We're all indebted to pioneers. Even Mars rovers stand on the robotic shoulders of the missions that went before.
As the Curiosity team prepares to release the results of the first rock drill sample analysis, I thought it would be interesting to go digging (sorry) through the raw images of the Viking landings when they were collecting their first samples.
After centuries of speculation, in the 1970s the twin Viking landings made it possible for the first time to know what it looks like to stand on the surface of Mars. The mission was also the first to successfully collect samples and analyze them, right on the spot, with laboratories on board the landers. Until the Mars Phoenix lander touched down decades later, no other spacecraft at Mars could do the same.
New Tools for a New World
A few sols after landing at Chryse Planitia on Mars, the Viking 1 lander prepares to retrieve samples with its collector tool (right).
Leaving Our Mark
The Martian soil has been disturbed and the collector head is dusty after the Viking 1 mission collected some of the first-ever samples on another planet.
The pictures from these early operations show landscapes that have become to familiar to us. And, despite the fact that they were using 70s technology in a fixed location instead of on a rover, there's a certain similarity between these images and what we've been watching come down from Curiostity over the past few months.
Scratching at the Surface
The sampler arm of the Viking 2 lander digs in the regolith at Utopia Planitia. The cylinder on the right is the ejected shroud that once covered the collector head on the sampler.
Viking mission scientists retrieved samples from the surface with the help of a long boom on each lander. These could deliver material to a gas chromatograph mass spectrometer, an X-ray flourescence spectrometer and a suite of biology experiments inside the lander body.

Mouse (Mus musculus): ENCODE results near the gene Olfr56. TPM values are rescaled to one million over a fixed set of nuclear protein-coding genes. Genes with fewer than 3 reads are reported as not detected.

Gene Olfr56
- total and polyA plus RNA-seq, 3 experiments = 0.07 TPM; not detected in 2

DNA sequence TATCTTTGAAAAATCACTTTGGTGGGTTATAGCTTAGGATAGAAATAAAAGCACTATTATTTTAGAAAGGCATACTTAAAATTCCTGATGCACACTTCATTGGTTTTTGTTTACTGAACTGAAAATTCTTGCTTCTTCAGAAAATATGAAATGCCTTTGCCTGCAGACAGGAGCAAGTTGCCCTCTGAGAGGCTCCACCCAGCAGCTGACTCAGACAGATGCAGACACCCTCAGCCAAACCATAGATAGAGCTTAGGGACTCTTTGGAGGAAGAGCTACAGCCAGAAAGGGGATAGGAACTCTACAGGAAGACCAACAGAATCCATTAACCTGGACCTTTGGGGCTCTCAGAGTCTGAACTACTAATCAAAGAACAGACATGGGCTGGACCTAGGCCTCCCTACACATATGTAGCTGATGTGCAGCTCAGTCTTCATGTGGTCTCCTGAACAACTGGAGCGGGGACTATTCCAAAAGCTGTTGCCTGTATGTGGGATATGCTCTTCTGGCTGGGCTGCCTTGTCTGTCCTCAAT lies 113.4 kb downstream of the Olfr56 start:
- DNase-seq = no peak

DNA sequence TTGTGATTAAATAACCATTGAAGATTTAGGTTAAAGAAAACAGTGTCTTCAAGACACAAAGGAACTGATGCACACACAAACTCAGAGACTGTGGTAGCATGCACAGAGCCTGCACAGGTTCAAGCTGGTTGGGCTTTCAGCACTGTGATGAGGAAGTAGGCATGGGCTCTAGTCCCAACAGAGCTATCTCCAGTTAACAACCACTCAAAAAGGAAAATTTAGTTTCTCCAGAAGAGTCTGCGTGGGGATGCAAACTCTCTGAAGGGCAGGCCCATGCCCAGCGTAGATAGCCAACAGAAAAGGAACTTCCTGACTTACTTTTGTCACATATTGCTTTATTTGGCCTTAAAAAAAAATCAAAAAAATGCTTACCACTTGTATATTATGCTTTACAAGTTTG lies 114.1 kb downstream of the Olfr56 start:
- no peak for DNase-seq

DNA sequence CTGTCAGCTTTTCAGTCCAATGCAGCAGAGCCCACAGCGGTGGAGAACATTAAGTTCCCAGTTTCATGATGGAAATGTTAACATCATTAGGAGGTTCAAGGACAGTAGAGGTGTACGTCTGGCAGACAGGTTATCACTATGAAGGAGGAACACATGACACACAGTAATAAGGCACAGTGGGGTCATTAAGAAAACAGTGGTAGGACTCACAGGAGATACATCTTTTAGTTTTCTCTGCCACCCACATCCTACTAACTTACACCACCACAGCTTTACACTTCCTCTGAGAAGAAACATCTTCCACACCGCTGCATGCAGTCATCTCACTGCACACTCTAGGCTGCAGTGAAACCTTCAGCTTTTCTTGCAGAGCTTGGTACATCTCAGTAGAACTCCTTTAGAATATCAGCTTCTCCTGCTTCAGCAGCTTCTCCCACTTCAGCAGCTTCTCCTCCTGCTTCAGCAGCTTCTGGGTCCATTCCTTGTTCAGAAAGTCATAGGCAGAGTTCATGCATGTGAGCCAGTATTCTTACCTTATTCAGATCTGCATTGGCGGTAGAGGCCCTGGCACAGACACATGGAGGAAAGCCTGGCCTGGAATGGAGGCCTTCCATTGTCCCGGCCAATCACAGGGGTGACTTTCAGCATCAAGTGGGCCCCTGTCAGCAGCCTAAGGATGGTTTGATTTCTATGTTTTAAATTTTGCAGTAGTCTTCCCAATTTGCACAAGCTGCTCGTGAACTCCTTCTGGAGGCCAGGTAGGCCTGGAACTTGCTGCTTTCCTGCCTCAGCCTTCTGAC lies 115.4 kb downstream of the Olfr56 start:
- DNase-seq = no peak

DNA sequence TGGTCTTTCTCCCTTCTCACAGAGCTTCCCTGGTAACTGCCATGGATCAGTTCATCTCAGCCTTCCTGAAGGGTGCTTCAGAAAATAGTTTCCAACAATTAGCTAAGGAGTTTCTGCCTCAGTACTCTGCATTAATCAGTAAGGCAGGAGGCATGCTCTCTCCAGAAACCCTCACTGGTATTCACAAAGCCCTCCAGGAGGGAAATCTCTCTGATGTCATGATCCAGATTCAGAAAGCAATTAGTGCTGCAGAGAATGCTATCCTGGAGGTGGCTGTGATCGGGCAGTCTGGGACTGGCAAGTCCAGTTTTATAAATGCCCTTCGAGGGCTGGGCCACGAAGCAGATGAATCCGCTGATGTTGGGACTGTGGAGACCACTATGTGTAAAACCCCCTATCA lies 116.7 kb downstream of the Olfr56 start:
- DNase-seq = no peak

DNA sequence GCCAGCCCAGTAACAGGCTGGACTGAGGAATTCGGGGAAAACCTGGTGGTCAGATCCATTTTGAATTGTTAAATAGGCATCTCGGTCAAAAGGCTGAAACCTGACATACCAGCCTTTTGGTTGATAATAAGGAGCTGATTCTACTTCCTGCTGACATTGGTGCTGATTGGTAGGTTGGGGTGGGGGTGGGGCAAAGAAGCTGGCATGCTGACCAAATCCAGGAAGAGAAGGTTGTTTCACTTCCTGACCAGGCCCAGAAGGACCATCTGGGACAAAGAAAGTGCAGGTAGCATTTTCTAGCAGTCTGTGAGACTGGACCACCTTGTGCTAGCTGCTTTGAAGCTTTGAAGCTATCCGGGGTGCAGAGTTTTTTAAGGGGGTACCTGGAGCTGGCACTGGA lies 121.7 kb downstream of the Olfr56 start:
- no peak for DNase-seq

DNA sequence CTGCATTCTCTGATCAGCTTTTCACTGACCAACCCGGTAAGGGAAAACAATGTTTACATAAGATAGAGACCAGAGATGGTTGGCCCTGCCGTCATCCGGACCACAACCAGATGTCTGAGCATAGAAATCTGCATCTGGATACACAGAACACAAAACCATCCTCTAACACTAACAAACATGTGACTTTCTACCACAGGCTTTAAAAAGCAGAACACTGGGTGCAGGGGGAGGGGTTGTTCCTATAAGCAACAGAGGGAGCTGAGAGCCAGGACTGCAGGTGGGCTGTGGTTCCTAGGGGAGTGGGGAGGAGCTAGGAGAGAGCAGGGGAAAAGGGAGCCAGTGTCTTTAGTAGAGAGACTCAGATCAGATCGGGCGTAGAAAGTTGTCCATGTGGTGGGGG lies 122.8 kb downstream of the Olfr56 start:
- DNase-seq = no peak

Viking gave us the first measurements of the surface and atmosphere of Mars, but really made history by landing the first probes to conduct tests in situ for life beyond Earth. The data they returned are still under scrutiny and debate to this day. Between them, the Viking landers captured about 4,500 images, and they continued operating years beyond their designed life span. The Viking 1 lander functioned until November of 1982.
Digging for Clues
The surface sampler arm on the Viking 1 lander digs for samples at Chryse Planitia on Mars.
What's more, the lessons learned and techniques pioneered by the Viking team provided today's rover handlers with some of the foundation of their craft, and raised scientific questions we're still trying to answer. In fact, more than once Curiosity has been called "Viking on wheels."
A Finger to the Wind
The meteorology boom on the Viking 1 lander lifted wind direction, wind velocity and temperature sensors into the Martian air.
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